In his first monetary policy announcement as Governor of the Bank of Canada, Stephen Poloz revealed that the overnight lending rate will stay at 1.00 per cent. The overnight lending rate has not changed since September 2010. Poloz began his term as Governor on June 3, after leaving his position as President and Chief Executive Officer of Export Development Canada (EDC). Leaving the interest rate at 1.00 per cent was expected by most economists mainly because a low inflation rate and external economic factors make it a poor time to raise interest rates. Most economists and analysts are predicting the overnight rate to remain at 1.00 per cent until mid-2014, when the rate could finally begin to rise. In anticipation of the announcement, the Canadian dollar lowered 0.3 of a cent this morning after raising half a cent on Tuesday.
The overnight lending rate is important to Canadian homeowners, specifically those with variable mortgages, because changes in this rate often affect prime rates which variable mortgages are based on. Leaving the overnight rate at 1.00 per cent is great news for variable mortgage rate holders, who have now seen their rates remain steady for several years.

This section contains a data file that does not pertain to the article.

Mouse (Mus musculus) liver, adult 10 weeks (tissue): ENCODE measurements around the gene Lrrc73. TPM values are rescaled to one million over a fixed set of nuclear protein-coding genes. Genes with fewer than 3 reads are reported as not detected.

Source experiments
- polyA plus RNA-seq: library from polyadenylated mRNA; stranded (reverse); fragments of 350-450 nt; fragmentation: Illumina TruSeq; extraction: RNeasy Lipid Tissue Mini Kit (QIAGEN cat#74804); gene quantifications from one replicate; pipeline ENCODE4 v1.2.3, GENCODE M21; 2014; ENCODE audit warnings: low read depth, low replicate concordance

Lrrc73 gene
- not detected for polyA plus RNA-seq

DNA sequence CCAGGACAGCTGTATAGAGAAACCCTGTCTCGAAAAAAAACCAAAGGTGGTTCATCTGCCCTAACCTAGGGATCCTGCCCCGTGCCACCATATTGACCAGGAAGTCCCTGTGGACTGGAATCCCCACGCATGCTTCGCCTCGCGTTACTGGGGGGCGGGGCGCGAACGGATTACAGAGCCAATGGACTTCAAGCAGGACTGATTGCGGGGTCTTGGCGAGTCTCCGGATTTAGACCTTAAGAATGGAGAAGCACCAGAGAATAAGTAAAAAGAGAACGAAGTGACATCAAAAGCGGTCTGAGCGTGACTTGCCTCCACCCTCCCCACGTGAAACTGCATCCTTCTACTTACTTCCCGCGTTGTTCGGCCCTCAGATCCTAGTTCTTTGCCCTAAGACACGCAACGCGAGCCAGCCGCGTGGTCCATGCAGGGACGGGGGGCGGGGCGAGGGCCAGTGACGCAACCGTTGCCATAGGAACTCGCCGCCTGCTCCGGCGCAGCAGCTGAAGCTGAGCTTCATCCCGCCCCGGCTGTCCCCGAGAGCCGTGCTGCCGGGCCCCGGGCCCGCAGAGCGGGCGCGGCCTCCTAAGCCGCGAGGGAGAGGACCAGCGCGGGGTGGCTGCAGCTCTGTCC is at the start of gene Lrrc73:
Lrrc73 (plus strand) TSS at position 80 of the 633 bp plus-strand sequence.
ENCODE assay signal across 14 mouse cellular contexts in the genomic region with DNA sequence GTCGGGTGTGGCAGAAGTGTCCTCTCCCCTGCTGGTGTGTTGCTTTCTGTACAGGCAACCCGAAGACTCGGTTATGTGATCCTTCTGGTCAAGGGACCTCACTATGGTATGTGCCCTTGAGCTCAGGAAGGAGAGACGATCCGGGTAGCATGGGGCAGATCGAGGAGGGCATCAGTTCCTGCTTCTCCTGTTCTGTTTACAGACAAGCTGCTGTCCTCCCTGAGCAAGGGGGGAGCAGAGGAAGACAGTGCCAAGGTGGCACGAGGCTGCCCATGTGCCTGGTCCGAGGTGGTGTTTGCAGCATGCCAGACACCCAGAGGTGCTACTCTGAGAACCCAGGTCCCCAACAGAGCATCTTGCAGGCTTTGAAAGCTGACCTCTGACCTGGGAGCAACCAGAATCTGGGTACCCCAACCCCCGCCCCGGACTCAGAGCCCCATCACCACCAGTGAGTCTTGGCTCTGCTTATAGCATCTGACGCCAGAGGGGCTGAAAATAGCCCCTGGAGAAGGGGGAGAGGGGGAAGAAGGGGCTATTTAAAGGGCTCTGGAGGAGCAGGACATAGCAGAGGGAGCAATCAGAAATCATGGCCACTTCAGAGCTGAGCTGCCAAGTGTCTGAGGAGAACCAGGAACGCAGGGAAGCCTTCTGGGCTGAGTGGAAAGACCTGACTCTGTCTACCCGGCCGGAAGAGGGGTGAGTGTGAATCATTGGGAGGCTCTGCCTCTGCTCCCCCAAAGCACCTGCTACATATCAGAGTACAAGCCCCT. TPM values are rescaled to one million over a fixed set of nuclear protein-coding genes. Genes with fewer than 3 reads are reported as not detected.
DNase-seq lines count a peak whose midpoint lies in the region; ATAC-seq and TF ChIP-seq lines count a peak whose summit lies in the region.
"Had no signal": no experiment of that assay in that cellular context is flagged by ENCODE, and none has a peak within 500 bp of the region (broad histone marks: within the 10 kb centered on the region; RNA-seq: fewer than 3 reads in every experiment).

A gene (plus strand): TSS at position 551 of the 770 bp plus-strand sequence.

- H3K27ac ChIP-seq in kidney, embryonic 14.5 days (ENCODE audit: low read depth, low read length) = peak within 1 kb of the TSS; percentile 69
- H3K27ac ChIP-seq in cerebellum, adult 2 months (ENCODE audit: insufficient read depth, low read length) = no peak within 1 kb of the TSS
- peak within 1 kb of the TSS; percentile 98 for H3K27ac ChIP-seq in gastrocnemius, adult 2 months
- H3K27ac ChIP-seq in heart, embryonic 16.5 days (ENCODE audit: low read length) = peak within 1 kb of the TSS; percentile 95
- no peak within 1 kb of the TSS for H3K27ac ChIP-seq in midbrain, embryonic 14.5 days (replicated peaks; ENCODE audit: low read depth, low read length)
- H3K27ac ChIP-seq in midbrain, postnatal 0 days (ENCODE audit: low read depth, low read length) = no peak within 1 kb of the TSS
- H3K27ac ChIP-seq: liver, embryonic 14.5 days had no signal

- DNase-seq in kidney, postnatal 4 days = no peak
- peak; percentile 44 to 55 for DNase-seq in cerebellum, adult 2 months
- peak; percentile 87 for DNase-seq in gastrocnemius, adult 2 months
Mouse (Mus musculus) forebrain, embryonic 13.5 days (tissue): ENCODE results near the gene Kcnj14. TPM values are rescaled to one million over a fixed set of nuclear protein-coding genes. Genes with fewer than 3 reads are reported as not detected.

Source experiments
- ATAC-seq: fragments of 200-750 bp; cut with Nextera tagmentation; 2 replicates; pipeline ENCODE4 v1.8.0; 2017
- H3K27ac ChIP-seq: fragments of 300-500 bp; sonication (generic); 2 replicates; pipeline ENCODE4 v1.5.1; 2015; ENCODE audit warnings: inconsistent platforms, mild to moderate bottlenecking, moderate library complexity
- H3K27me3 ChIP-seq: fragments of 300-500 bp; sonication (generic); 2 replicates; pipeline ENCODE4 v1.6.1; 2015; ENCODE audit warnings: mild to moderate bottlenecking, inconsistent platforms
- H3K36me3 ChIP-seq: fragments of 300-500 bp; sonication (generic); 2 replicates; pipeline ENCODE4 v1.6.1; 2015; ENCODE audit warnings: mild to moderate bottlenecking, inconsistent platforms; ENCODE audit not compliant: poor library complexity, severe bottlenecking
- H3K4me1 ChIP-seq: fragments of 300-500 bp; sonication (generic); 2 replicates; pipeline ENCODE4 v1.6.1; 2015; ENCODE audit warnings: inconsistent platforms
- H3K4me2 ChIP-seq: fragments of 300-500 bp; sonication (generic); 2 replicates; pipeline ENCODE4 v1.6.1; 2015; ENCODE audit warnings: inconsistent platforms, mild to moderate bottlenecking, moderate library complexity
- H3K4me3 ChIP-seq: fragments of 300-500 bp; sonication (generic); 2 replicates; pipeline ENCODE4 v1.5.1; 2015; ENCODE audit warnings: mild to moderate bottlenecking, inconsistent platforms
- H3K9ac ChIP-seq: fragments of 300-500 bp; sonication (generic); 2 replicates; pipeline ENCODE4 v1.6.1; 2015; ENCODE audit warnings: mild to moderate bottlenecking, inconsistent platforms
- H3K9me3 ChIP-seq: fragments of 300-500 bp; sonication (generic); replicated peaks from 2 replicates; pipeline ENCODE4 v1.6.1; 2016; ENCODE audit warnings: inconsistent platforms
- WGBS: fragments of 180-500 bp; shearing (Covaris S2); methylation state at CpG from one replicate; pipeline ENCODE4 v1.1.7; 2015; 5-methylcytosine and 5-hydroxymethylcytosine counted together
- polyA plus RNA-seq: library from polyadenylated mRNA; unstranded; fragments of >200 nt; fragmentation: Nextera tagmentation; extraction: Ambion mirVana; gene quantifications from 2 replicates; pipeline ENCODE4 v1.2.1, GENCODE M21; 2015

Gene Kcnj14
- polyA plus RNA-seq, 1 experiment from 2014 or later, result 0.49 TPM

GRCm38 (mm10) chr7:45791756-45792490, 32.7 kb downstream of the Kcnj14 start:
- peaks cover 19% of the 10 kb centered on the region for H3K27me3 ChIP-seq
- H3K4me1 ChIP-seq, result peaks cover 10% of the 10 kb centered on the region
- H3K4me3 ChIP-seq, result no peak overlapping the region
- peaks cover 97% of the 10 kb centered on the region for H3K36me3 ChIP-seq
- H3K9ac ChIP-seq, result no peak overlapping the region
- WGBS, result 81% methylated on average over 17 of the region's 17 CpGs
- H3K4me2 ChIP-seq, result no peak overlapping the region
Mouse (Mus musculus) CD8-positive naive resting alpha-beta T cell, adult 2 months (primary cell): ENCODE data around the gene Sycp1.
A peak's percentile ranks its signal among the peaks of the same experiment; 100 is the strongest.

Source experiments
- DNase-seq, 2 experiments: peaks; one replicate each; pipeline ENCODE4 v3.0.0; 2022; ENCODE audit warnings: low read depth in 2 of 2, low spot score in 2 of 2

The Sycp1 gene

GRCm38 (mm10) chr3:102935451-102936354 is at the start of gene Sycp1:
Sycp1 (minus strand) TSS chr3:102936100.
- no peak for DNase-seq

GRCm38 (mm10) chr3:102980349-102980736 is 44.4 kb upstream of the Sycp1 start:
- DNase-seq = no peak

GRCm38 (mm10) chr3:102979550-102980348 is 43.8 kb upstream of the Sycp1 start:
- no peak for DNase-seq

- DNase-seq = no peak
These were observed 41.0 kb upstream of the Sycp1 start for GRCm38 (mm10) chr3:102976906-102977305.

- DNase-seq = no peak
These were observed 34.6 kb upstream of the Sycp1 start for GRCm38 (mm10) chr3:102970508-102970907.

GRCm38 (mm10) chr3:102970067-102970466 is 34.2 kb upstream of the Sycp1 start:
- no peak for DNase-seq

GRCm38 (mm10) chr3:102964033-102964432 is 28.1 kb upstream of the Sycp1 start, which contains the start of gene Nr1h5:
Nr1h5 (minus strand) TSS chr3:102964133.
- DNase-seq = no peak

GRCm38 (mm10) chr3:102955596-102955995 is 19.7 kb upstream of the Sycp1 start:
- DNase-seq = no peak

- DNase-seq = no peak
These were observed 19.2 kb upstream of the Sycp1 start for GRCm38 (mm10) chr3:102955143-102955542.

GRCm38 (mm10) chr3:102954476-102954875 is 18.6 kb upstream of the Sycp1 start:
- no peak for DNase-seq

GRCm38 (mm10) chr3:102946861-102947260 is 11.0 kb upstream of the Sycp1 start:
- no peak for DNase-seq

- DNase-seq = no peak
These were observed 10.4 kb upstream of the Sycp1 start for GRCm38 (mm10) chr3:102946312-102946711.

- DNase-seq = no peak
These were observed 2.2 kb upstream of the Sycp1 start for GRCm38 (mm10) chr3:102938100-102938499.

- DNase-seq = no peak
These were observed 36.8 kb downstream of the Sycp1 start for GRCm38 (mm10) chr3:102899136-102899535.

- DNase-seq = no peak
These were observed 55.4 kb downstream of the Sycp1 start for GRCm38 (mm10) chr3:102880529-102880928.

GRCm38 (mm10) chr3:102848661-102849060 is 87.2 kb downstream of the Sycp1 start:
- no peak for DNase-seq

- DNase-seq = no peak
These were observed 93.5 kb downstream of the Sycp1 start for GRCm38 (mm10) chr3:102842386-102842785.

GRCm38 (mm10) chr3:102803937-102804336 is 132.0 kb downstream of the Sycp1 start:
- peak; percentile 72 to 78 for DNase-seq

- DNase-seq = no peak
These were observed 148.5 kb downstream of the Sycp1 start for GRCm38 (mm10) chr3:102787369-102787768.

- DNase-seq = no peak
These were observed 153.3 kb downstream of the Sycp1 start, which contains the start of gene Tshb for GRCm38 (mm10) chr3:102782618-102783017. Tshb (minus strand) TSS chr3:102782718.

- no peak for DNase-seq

To determine monetary policy, the Bank of Canada examines a number of factors, such as: foreign and domestic economic performance, levels of household debt, and the national inflation rate. Currently, global economic growth remains modest and as a result the Bank of Canada has slightly downgraded their growth forecasts.
At the end of their press release, the Bank of Canada indicated that they will stick with their current monetary policy strategy, “as long as there is significant slack in the Canadian economy, the inflation outlook remains muted, and imbalances in the household sector continue to evolve constructively, the considerable monetary policy stimulus currently in place will remain appropriate.”
The next interest rate announcement is scheduled for September 4, 2013.